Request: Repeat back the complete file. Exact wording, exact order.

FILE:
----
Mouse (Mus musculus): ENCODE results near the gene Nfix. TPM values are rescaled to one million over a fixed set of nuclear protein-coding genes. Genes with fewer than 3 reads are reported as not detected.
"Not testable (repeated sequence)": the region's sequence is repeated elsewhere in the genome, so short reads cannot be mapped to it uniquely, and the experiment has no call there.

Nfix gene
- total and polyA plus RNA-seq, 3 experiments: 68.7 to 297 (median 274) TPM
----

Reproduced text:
Mouse (Mus musculus): ENCODE results near the gene Nfix. TPM values are rescaled to one million over a fixed set of nuclear protein-coding genes. Genes with fewer than 3 reads are reported as not detected.
"Not testable (repeated sequence)": the region's sequence is repeated elsewhere in the genome, so short reads cannot be mapped to it uniquely, and the experiment has no call there.

Nfix gene
- total and polyA plus RNA-seq, 3 experiments: 68.7 to 297 (median 274) TPM